Has Clive and I have mentioned I think dredging up this dead case up at this time just smacks as power grab over Apple and Mass Surveillance on at least the 5eyes level if not on a global level.

“I don't think this has any real bearing on the case as a whole, but it looks to me like conflict between the child bureau and the parent department. Such conflict is to be expected but it's rare when it makes it into public view. “ - Mark Mayer

Maybe and maybe not. This is an extraordinary case!

Up to this point the FBI/DOJ team had effectively hoodwinked Judge Pym. If Judge Pym feels violated then things could change very quickly. It depends of a number of factors [how much of an FBI team player she is and how much abuse she endures].

The FBI was certainly picking one of the more rightwing courts [Riverside County is one of the few remaining Republican strong holds in CA]. But, screwing with a female judge in public may not fly. I am sure Apple and their lawyers can see the FBI’s legal tricks.

Further, I believe the second DOJ/FBI filing was signed in the dark of night – some time around 2:00 AM Pacific time – but don’t hold me to that. If I am correct it shows more skulduggery on the part of the FBI.

Lastly, it does give Apple some legal leverage. How much legal leverage is yet to be seen. Thus, I have to decent from your opinion that it doesn’t have “any real bearing on the case” as you say.

Basically, if you view the State [DOJ/FBI/San Bernardino County] as a whole v. Apple, a F-ck-up is a F-ck-up by the State as a whole - period.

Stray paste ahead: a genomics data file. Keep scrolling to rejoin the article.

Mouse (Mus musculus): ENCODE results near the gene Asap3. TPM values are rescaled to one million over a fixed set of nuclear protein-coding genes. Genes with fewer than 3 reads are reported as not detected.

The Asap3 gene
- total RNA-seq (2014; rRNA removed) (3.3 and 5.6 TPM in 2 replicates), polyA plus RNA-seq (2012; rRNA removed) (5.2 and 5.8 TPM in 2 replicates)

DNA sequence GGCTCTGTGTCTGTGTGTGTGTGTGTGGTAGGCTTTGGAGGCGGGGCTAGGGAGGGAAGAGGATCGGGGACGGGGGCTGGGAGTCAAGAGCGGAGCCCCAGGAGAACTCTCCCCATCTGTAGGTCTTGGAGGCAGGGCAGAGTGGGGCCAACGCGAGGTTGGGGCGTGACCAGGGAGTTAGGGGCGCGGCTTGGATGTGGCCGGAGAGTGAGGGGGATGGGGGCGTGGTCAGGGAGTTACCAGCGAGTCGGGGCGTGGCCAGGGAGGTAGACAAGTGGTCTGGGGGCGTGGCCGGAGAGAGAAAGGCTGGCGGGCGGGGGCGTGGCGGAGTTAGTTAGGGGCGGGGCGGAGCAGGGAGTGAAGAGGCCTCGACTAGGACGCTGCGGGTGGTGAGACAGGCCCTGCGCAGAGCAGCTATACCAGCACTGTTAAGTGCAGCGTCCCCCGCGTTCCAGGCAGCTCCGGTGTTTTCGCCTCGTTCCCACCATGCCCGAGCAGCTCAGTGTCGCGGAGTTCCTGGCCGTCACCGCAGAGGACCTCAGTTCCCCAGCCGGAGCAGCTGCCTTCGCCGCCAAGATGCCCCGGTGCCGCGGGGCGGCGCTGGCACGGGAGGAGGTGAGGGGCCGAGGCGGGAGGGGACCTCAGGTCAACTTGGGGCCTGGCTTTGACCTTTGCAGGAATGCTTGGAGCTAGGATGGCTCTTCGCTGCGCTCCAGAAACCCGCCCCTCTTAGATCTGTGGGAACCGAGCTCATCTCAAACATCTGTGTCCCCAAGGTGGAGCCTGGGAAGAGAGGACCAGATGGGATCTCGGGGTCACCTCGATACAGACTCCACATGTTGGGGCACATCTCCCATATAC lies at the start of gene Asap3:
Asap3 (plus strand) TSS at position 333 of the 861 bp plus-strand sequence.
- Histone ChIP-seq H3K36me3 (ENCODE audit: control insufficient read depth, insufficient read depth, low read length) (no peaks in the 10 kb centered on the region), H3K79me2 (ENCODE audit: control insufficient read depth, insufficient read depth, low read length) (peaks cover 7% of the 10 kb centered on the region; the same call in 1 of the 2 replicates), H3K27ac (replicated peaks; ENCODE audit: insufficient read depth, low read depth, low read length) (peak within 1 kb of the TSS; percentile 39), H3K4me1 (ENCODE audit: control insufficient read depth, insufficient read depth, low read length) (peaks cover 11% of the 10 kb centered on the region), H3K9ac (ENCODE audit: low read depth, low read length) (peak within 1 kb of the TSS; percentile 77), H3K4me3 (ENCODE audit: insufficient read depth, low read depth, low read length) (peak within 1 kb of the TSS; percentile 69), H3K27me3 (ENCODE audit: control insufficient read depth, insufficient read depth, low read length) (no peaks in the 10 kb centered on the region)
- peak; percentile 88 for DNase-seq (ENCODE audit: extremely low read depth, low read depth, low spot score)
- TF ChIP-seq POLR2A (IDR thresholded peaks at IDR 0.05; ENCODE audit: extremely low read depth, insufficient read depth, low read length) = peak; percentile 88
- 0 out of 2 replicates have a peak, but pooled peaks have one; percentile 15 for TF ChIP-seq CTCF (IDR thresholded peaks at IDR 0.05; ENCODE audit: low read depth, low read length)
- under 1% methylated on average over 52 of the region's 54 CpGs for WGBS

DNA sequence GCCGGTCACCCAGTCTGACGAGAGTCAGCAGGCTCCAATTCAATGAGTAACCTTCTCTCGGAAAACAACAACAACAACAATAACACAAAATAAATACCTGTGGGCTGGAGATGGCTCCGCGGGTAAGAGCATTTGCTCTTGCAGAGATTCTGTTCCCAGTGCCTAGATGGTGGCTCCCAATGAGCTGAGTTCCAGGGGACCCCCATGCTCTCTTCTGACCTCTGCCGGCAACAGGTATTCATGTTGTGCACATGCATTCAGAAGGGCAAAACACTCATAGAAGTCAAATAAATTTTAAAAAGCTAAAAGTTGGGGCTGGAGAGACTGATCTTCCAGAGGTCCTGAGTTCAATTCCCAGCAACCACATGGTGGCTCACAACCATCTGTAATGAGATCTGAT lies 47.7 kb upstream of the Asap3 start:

At this magnitude the F-ck-up [or deception] could well be grounds for running the case through the Court of Appeals and up to the US Supreme Court and probably a win for Apple. If Apple’s lawyers play it correctly it will have a material bearing on the case - and the Warrant [AWA] could get toss out.

Clive RobinsonFebruary 22, 2016 8:27 AM

@ 65535, Mark Mayer,

As Mark kindly pulled out of my earlier post the question is one of competence and/or malice on behalf of those representing the US Gov in the case.

Judge Pym, is going to get backed into a corner unless Apple drop the ball for some reason, and it does not matter how far down the right wing it is she will have to make a choice of how she comes out, meakly / mildly, fighting or suicidaly.

The State has mucked up it's best chance, tried to hide it and it's become public, in part because they went public for the publicity as some say "If you throw a stick into the night, make sure it's not a boomerang...".

If Apple raise the issue, then the Judge should realise that most of the economicaly developed world is now looking at her and what she does. Thus her reputation and future career prospects hang on what she does. I'm guessing if she believes in a $DEITY she is praying Apple don't bring it up, or either they or the State chuck her a lifeline out of the quagmire.

If she just meekly accepts "State bull" then the grounds are in for an appeal. If she rules it not in the courts remit or ignores it she will have started a fight that will likely end up in an appeal and her reputation will suffer. Or she could take the russian roulette option, give the State what they want and baulk at or block anything Apple does, on the hope the next Executive is going to be willing to give her a pay off in some way.

The one thing that is certain is the State don't want to let the access to data issue drop, over a third of a century tells us that. But likewise the State don't want to lose the war either, which this case might just do for them. Currently everyday makes more bad news for the State, terrorists might be bad in the public eye, but "bad cops" are seen as worse by many voters currently. It might only take one or two "major jobs layoff in tech sector" predictions in the national media to hammer the lid down and throw dirt on the box.